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Food. Without it, we would be unable to think about 99 percent of the things that usually bother us.
Call it a design flaw, but we humans need to eat every few hours or we melt down.
In the old days, life was simple: you grew what you needed to eat, or you died. These days, we have Trader Joe’s, a blessing and a curse wrapped into one. Thus far, Lev has been spared the relentlessly cheerful and surprisingly affordable Trader Joe’s experience, as his diet has consisted of the primordial equivalent of sticking your head under a soda fountain and opening your Dr. Pepper Hole. He just suckles at the teet when hungry and we don’t cook or buy any food for him. Breast milk and organic GMO-free formula have been his only source of nutrients for the first 6 months.
But there comes a time in every young man’s life when he has to learn to spoon. We don’t like it, but we do it because, in some way, our lives depend on it.
That fateful day arrived recently.
I had a video camera, Michelle had a raincoat on, and we were ready.
Michelle and I had gone through all the arguments about whether babies should eat rice cereal (which is full of arsenic so … no) or whether they can get any nutrition from oatmeal (no, since they lack amylase, the enzyme to break down carbohydrates) and whether it’s alright to serve infants red wine (not unless you live in France). After many discussions I convinced Michelle it was okay for Lev to eat some food — not for nutritional reasons but simply so he could learn the mechanics of using his tiny tongue to slurp food off a spoon, moving gruel to the back of his esophagus and swallowing it — a fairly complex series of moves we call eating and generally take for granted.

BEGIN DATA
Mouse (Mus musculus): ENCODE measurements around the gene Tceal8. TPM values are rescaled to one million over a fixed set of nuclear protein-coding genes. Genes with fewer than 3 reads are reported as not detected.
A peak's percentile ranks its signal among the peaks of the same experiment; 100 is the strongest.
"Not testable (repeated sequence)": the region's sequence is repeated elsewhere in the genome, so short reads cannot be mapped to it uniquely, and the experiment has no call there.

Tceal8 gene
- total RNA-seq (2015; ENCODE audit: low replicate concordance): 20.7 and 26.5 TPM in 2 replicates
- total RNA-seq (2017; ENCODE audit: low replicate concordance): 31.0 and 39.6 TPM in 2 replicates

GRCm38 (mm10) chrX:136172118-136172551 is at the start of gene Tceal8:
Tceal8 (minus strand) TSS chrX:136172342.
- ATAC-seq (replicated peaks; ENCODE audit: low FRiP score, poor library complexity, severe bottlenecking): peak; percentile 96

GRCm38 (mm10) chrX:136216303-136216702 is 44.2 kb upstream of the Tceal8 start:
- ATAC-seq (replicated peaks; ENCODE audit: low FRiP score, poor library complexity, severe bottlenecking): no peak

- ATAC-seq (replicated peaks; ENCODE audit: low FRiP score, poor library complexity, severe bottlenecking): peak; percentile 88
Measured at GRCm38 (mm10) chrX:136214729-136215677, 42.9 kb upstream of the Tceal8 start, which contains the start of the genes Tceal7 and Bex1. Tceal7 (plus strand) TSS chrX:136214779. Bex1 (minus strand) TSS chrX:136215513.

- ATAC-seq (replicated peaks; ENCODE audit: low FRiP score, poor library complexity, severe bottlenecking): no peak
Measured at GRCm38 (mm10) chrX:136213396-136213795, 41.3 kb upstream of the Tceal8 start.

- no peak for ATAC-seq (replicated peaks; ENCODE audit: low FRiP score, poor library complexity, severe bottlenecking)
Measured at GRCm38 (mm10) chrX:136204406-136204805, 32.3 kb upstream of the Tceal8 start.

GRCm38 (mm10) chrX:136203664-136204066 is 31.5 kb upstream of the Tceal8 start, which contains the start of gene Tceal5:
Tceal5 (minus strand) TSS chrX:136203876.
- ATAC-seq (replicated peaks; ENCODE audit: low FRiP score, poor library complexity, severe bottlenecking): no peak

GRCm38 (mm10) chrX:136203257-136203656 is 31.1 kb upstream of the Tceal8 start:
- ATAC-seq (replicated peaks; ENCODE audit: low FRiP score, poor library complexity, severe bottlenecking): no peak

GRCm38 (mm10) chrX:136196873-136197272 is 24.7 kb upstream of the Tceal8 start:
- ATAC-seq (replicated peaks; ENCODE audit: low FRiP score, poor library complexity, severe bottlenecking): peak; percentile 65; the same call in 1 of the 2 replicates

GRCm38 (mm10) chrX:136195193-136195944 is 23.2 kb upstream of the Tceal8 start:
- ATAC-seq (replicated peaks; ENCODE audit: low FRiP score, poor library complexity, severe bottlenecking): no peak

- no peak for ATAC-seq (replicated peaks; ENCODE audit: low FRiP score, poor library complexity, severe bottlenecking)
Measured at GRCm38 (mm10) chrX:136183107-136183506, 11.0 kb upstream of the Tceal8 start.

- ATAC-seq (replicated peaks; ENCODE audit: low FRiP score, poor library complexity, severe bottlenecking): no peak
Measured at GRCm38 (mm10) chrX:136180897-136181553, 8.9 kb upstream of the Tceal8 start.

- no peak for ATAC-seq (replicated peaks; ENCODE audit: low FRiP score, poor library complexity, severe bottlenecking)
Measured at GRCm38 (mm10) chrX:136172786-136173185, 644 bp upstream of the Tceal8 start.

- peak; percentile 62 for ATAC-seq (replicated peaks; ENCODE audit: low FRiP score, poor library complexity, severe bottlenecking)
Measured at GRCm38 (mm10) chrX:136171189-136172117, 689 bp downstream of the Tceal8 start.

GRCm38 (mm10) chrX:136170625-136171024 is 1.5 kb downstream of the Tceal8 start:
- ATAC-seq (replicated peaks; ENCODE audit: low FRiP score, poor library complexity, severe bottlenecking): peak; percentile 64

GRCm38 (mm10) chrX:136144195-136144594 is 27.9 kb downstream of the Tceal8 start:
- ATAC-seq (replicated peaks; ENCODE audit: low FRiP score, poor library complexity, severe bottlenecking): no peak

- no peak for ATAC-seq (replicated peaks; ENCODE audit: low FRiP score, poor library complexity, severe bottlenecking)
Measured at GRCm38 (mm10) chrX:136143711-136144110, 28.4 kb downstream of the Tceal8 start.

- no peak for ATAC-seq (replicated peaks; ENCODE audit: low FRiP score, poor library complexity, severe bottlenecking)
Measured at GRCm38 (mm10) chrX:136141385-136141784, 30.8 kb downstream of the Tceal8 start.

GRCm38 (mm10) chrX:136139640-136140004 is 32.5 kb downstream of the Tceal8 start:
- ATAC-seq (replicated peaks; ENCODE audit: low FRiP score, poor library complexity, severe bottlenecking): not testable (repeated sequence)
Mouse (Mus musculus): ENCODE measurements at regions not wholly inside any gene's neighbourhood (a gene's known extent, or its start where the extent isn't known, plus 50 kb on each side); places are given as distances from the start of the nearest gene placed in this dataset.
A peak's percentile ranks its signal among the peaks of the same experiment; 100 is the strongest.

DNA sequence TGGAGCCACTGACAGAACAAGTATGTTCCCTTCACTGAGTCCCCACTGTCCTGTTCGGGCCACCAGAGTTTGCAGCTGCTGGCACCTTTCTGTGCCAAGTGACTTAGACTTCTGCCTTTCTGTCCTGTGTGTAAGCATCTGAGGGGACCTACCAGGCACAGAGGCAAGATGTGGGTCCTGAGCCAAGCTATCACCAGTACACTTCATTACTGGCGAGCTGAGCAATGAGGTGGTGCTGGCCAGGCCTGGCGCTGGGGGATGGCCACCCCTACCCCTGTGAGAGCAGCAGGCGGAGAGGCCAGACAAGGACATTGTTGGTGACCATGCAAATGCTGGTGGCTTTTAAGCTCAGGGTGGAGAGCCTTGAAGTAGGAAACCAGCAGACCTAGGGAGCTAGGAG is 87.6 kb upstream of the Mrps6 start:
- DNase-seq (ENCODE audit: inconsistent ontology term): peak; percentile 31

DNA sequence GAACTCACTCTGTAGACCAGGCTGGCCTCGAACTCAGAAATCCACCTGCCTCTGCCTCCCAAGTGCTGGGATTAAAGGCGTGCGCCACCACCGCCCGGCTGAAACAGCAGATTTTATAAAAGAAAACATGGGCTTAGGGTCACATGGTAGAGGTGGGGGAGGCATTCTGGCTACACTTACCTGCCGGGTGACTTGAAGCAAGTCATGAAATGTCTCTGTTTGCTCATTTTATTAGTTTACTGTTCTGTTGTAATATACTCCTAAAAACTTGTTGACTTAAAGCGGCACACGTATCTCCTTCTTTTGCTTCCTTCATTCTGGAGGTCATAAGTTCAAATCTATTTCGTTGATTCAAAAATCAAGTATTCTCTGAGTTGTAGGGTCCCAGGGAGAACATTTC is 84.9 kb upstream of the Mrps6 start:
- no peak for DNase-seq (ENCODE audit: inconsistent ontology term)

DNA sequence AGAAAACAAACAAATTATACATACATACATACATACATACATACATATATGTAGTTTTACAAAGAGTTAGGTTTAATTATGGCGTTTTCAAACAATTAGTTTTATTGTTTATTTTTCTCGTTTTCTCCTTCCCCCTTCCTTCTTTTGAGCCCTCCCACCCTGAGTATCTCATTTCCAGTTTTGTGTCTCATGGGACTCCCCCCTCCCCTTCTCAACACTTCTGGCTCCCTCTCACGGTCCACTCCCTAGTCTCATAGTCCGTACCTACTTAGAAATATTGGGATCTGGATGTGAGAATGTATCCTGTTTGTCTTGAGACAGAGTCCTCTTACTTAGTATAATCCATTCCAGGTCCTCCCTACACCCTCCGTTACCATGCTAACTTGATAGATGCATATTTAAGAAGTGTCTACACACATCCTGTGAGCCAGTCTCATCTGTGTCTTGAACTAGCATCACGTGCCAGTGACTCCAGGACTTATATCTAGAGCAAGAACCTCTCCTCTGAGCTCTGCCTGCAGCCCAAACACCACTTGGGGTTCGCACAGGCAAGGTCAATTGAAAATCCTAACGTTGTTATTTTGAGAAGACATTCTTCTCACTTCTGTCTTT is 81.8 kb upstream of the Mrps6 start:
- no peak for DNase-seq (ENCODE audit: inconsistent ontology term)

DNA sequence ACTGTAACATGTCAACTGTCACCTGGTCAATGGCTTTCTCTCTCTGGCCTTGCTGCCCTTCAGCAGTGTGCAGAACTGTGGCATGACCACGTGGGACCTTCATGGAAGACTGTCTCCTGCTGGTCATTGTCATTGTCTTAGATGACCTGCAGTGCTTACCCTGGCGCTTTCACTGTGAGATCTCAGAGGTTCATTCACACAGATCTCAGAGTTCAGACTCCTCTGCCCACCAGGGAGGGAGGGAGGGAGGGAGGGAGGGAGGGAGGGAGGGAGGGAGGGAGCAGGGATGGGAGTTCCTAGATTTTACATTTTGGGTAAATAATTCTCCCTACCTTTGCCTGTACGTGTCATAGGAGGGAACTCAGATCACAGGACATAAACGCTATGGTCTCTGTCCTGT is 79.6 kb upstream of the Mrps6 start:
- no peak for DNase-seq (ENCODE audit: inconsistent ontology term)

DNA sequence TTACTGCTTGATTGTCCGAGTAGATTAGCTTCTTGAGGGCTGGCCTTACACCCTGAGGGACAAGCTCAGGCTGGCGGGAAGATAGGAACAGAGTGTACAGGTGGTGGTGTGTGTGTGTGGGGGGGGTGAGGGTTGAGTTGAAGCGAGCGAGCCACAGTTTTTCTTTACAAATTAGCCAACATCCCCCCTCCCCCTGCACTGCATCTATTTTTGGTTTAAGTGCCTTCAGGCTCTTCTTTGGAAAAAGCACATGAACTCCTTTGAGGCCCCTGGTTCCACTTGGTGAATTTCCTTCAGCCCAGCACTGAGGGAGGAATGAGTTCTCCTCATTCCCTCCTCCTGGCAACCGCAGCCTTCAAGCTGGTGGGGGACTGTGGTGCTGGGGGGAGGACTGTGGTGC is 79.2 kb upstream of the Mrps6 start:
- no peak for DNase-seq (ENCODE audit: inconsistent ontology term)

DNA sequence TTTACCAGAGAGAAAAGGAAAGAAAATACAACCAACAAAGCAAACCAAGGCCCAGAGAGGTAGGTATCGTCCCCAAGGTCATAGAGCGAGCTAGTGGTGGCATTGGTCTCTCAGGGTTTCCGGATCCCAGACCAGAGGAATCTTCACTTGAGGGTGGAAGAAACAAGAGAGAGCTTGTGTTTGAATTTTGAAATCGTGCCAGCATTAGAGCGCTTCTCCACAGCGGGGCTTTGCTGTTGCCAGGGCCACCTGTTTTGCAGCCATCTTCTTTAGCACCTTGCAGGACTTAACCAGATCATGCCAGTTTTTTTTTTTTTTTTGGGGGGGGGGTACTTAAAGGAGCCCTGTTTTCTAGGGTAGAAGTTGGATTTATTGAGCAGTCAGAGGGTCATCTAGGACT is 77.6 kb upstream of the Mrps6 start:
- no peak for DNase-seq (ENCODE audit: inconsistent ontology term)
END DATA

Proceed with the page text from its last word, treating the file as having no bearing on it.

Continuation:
We found PBA-free spoons from Sweden and purchased organic, gluten-free, whole-grain cereal at triple the price of normal baby food, and strapped Lev into a baby chair. I had a video camera, Michelle had a raincoat on, and we were ready.
We surrounded the unsuspecting child, our eyes heavy with anticipation and perhaps a waiting tear, in the event that our innocent lamb actually crossed the gastronomical Rubicon from breast milk to whatever the awful road it is that leads to Arby’s.
We used a wooden bowl, in case, in a tantrum of swatting, he smashed some porcelain. Instead, like a deer blinking in headlights, he opened his tiny mouth— a gap perhaps 3 centimeters across, and lapped at his first taste of semi-solid food — oatmeal, a strange new substance, like a drunken kitten, his minuscule tongue darting in desperate little flickers.
So overcome with pride and joy were we that we instantly violated all common sense and laws of parenting and tried to pour the entire bowl into his unsuspecting mouth, as if suddenly he were ready to do keg handstands.
Lev calmly choked and then kept eating.
Dimitri Ehrlich is a multi-platinum selling songwriter and the author of 2 books. His writing has appeared in the New York Times, Rolling Stone, Spin, and Interview Magazine, where he served as music editor for many years.